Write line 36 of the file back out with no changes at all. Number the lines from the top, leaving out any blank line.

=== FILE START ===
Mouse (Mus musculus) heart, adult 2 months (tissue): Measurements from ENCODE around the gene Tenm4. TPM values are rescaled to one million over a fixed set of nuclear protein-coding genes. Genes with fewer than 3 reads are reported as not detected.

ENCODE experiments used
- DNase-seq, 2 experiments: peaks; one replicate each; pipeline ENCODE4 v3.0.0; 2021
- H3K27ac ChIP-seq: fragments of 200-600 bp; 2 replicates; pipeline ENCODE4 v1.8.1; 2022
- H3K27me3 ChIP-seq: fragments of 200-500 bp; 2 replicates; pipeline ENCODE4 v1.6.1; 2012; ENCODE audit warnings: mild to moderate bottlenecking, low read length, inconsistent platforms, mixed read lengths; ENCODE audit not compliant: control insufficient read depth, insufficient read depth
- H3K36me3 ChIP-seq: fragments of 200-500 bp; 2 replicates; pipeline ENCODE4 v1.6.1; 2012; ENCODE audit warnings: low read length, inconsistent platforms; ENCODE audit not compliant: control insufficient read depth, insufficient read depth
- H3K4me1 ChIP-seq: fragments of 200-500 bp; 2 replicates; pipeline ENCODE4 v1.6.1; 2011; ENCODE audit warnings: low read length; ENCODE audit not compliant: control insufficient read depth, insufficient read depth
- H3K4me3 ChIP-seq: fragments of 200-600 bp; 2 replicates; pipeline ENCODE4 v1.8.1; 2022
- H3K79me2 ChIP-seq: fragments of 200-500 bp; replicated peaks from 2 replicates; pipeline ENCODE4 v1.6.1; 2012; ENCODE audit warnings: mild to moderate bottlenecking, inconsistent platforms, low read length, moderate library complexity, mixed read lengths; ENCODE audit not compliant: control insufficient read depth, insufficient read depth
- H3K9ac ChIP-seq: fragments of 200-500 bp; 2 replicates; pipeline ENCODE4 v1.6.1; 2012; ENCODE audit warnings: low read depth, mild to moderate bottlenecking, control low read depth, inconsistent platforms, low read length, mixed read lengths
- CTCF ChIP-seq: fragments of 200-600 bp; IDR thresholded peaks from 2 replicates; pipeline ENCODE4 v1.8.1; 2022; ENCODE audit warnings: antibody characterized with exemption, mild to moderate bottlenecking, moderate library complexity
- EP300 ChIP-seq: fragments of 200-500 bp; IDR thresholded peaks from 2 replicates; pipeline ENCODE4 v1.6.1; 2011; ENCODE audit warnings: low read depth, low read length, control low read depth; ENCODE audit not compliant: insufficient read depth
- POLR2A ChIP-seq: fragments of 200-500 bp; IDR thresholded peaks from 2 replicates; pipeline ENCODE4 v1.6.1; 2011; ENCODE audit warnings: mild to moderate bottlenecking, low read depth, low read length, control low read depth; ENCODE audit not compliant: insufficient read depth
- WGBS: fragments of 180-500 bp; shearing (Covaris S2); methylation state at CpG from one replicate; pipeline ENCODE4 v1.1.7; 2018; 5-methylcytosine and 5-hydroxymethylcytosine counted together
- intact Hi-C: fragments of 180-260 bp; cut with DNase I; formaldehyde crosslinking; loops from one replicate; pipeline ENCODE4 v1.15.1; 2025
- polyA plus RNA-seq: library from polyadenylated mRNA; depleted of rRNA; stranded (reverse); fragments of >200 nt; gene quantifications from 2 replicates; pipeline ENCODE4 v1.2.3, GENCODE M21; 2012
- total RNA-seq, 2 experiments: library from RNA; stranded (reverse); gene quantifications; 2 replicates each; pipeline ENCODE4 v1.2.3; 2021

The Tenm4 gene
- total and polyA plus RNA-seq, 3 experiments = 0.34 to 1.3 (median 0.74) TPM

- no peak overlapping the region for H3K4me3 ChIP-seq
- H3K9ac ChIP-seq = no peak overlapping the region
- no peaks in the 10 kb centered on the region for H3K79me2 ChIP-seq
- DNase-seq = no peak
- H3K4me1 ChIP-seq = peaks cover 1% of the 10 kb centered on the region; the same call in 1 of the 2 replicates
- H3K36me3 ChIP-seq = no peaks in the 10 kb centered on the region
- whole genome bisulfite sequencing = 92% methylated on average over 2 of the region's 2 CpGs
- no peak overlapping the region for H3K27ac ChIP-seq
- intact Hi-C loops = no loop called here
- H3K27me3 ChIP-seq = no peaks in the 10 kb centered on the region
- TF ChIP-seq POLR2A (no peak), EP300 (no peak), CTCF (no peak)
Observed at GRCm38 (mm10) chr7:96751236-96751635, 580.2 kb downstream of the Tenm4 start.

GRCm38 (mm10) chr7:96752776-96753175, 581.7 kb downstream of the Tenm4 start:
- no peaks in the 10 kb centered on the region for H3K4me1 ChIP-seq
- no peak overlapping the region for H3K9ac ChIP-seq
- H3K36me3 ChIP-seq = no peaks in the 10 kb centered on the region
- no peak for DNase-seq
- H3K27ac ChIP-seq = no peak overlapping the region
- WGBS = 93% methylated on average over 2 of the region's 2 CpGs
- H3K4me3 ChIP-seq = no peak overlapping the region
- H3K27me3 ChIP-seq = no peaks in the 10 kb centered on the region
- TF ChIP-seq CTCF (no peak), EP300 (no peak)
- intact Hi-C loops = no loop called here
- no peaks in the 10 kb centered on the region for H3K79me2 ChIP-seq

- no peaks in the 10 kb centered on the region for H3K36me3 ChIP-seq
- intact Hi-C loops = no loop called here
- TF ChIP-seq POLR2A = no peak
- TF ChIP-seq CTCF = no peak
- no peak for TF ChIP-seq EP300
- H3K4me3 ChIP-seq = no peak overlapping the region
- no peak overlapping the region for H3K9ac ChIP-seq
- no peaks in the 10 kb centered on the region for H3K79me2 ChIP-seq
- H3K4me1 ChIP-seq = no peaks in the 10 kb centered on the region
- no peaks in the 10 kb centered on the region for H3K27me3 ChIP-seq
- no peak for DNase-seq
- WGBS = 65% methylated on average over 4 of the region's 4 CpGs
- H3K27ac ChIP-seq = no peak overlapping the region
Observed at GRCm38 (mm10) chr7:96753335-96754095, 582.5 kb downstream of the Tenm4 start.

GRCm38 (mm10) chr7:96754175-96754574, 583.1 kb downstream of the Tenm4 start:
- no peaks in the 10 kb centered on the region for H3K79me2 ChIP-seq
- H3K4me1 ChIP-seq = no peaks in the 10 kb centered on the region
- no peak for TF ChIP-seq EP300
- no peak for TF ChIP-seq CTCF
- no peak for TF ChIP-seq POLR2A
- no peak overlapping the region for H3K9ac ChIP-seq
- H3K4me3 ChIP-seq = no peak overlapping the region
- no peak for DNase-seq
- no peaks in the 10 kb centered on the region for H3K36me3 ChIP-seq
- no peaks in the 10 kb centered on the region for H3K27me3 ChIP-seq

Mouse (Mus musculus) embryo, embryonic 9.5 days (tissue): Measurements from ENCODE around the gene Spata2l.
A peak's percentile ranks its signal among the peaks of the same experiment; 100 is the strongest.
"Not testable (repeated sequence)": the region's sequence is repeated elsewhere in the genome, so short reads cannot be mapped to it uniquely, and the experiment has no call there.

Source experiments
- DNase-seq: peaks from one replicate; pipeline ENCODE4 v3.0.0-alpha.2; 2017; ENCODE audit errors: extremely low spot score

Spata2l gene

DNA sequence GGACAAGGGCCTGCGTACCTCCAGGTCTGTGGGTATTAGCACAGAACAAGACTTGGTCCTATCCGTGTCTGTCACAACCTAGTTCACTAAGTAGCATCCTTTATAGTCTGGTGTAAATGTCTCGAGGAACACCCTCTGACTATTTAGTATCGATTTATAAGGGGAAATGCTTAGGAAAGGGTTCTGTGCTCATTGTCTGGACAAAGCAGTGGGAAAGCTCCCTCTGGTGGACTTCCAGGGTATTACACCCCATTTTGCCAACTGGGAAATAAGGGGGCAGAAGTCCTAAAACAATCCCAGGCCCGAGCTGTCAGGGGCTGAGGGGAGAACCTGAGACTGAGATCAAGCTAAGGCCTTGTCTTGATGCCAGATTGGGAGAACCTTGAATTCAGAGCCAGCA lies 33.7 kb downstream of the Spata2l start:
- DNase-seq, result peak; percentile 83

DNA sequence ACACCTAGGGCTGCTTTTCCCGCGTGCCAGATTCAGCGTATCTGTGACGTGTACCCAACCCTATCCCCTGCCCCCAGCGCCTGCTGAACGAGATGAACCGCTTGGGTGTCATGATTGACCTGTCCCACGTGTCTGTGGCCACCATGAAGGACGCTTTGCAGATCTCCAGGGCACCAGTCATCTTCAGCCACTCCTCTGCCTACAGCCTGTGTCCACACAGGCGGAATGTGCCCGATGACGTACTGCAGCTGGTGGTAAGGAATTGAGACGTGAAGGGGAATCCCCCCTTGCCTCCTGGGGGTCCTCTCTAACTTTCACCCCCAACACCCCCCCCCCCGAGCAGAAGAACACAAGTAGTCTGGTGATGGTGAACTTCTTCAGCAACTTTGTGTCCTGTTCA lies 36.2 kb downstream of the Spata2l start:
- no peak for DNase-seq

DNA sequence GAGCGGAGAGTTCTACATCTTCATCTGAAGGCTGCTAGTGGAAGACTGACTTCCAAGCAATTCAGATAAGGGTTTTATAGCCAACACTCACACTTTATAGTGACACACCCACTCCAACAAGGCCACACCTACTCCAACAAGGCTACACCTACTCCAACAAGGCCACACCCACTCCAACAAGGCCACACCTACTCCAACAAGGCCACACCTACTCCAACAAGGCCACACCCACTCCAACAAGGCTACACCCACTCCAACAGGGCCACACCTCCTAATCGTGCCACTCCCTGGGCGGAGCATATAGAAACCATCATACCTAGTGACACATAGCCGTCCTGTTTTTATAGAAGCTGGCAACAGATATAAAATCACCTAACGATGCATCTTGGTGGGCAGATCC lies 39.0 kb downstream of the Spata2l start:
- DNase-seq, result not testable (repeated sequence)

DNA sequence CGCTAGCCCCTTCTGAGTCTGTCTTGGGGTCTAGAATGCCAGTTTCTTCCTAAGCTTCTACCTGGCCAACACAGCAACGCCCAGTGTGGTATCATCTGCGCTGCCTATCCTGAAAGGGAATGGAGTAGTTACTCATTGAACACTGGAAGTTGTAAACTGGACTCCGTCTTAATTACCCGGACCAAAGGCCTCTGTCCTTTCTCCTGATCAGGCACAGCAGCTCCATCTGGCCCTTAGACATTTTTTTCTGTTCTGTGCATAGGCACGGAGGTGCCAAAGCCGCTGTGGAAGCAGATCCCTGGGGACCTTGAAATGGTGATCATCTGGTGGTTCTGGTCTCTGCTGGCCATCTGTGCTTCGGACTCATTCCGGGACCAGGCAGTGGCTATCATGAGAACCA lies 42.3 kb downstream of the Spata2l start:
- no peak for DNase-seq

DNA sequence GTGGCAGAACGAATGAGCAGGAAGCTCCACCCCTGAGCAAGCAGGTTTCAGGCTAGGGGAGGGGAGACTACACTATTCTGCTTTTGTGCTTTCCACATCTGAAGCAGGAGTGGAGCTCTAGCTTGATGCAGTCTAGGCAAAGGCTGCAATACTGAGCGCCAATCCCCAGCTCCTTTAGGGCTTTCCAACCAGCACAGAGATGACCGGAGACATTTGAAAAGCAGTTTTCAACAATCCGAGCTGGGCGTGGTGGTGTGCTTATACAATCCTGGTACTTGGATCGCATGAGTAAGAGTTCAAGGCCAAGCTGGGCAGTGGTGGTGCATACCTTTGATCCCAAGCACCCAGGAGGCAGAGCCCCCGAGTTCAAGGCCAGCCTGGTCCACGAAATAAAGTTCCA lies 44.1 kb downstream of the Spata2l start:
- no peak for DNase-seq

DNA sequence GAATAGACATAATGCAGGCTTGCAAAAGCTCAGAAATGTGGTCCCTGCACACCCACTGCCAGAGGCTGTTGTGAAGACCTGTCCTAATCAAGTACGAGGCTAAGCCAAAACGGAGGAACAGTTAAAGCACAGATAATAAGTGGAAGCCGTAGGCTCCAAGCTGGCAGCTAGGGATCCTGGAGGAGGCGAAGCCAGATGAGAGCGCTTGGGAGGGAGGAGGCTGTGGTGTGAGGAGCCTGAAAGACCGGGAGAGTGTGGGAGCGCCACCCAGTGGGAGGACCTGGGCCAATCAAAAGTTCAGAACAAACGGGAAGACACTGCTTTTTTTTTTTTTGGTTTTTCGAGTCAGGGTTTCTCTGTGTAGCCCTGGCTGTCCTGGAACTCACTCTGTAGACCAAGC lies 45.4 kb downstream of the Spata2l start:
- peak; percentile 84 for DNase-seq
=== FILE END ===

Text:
- no peak for DNase-seq